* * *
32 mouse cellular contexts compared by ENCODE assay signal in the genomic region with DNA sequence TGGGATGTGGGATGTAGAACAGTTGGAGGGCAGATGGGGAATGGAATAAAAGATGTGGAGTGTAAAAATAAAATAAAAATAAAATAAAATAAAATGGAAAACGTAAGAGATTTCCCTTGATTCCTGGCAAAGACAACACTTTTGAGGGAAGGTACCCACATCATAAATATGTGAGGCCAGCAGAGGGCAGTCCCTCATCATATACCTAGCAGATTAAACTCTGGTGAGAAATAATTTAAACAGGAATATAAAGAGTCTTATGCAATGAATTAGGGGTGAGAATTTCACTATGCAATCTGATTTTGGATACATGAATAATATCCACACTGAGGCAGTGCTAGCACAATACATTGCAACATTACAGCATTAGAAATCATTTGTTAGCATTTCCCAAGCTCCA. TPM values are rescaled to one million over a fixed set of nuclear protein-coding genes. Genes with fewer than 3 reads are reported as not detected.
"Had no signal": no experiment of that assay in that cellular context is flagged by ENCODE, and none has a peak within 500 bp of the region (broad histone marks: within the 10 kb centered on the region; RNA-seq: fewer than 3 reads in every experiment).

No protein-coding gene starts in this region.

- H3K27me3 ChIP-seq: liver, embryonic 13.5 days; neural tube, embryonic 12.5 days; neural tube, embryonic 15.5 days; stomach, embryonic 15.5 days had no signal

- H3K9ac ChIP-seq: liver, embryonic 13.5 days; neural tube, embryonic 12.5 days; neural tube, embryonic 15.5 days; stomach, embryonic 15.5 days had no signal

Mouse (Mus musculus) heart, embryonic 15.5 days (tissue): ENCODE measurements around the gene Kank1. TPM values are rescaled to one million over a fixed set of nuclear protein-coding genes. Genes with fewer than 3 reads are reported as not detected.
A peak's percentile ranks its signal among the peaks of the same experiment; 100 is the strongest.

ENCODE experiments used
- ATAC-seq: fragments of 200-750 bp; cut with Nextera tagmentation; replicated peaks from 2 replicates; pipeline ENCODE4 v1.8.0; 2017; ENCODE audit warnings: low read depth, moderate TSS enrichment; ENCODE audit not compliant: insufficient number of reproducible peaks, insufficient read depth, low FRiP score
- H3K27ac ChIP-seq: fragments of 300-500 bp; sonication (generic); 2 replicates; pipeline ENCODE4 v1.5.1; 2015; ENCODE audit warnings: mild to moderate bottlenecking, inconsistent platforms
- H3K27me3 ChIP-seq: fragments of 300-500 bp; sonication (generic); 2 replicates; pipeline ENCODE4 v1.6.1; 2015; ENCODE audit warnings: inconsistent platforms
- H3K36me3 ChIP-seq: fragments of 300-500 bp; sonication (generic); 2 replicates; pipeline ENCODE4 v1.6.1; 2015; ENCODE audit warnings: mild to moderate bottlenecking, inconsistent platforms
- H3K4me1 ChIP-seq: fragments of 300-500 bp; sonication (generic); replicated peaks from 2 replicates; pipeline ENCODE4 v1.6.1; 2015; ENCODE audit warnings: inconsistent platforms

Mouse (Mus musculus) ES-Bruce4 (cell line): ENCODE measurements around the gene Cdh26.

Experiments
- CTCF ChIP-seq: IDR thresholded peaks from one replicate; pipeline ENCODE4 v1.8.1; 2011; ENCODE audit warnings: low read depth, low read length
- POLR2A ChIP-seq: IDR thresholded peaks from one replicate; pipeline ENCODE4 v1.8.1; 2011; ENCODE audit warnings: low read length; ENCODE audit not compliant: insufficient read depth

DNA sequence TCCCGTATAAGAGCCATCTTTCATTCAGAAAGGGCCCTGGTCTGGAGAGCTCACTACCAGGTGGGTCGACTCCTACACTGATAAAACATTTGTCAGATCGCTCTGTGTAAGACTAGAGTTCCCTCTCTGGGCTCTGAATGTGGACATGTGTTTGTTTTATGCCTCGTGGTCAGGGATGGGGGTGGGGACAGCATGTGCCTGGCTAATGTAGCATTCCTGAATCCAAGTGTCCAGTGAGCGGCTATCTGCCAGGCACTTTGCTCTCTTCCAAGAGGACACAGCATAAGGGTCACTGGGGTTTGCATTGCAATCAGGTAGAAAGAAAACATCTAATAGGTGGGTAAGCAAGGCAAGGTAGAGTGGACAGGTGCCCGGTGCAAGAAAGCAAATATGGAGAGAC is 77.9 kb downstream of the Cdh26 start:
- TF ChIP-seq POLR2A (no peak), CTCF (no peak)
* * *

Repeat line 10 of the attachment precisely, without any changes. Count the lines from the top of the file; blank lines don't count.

- H3K27ac ChIP-seq: fragments of 300-500 bp; sonication (generic); 2 replicates; pipeline ENCODE4 v1.5.1; 2015; ENCODE audit warnings: mild to moderate bottlenecking, inconsistent platforms